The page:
My three-year-old son prefers to dress up in full Spider Man attire – virtually every day. When I ask him why, he says that he wants to get “big” so he can help me “fight the bad guys.” Every time I leave the house he asks, “Dad, are you going to fight the bad guys?” Often, he cries if I don’t take him with me. I’ve tried everything I can think of to help him feel better about staying home, especially on days where I have to head to the courthouse. Once, I just couldn’t console him – and he was determined – so I told my wife I’d take him with me to file some documents. Of course, I had to convince him to go in disguise – because if he wore his Spider Man outfit, the bad guys might see him coming. He hesitantly agreed to wear his normal clothes, and off to the courthouse we went. As we walked in through the door – the first people we encountered were the Sheriff deputies performing their security scan, and escorting people through the metal detectors. Of course, the first thing my son did is walk right up to the first Sheriff he saw and asked, “Where are the bad guys?” He then proceeded to tell each of the deputies on duty that we were there to fight the bad guys. One of these days, my son and I are going to have to have a long conversation about exactly who the bad guys are – but… that is another story.
The reason I bring this up is that, as children, most of us learned to admire heroes. But, somewhere along the winding path to adulthood, we’ve lost track of our own innate sense of wonder and admiration. For too many of us, one of the sad consequences of adulthood is the false sense of “sophistication” that we cling to while giving up our faith, and I mean real faith, and we only allow ourselves see those people we once imagined and called “heroes” as flawed and/or exaggerated examples, and sometimes as only unreal fictional icons. Oddly, we willingly and quietly tolerate this slow ebbing away of our admiration and esteem and quite frankly spend most of our lives admiring and esteeming essentially no one. Why? What is it that is so convincing, that we actually prefer to see the “real” world as brutal and uninspiring? Even worse, lost within our own supposed realism is also our once innocent belief that we too might actually live life – as a hero.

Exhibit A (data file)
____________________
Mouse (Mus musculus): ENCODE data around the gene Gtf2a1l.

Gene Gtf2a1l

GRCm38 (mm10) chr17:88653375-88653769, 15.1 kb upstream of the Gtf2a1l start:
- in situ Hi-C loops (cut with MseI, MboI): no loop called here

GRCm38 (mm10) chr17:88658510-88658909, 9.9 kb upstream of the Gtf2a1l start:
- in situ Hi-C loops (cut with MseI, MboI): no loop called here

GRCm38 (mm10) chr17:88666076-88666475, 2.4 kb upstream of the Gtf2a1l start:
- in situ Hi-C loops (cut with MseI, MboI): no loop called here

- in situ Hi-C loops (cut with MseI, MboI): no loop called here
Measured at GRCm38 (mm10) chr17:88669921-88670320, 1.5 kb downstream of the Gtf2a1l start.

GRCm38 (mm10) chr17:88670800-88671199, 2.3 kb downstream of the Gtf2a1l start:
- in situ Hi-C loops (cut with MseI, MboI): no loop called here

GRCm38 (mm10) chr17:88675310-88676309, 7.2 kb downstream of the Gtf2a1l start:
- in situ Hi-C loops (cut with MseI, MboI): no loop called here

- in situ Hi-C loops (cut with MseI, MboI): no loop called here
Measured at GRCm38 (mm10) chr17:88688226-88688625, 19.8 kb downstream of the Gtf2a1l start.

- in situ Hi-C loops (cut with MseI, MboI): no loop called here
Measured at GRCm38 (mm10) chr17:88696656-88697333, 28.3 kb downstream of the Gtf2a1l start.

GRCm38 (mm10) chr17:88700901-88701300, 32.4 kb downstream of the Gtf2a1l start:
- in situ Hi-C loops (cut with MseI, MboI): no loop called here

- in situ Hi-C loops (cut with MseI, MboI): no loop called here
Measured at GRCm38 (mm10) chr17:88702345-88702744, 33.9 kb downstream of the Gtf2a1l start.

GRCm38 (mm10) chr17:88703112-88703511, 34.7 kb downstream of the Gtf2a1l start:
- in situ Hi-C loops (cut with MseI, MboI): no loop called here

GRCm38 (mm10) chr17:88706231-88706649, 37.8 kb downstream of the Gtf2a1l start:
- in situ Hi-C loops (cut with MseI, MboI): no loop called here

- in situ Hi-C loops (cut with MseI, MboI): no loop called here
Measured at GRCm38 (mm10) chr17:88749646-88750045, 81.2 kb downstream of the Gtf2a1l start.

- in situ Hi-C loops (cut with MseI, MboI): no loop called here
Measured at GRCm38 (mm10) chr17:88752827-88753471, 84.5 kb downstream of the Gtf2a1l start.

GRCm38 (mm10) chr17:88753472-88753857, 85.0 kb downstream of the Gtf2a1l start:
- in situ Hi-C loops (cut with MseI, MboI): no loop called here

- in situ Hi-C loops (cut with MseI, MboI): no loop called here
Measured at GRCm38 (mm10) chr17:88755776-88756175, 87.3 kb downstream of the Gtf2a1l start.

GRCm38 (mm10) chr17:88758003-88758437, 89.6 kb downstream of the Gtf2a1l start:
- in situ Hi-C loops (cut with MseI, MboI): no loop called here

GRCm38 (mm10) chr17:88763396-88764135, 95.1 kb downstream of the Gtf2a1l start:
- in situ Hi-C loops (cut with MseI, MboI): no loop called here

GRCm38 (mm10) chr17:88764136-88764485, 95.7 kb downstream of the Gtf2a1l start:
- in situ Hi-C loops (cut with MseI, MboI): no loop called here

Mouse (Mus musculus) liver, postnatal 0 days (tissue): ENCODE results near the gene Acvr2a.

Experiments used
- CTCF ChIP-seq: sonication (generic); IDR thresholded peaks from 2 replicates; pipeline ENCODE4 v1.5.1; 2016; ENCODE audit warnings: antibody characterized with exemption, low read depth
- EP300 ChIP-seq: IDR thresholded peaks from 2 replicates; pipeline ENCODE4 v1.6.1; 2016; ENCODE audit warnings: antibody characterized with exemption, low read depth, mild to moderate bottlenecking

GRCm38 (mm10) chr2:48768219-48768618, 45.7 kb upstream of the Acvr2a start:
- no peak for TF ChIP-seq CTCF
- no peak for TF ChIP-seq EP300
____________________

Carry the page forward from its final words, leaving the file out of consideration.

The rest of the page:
Crazy. And, don’t think I’m not talking about you. When we were children, most of us dressed up or pretended to be cops, firefighters, superheroes, etc., but as adults – we have actually forgotten that we once aspired to actually BE these kinds of heroes. Think about it. Now, as adults, too often a grey cloud (usually un-admittedly) hangs over our mind, and we have given in to the day-to-day grind of life’s pressures and along with it, the very real choice we have – to live a hero’s life. Or in simpler terms, most of us simply fail to grasp the concept. Choosing to live the heroic life – the principled life – is a choice placed before each of us – every day. What we do with this choice – is up to us. We can choose to look for an escape, a new hollywood movie or a few new Internet stories about other people, somewhere else – doing wonderful, miraculous and inspiring things – or we can look inside. We get to choose. And, tThe point is – no one else gets to accept or reject that choice for us – it remains ever present, regardless of our past, or our view of our future. Do you believe it?
The individual who grasps this concept can live a powerful, inspiring, and satisfying life for himself – but he or she will also become a very real hero to children,friends, and likeminded folks who recognize the virtue of living on more than whims and emotional reactions. The world, as I see it, definitely has room for more heroes, and interestingly, there are many “average every day folks” who probably have no idea how inspirational they have become to o me, my family, and our friends.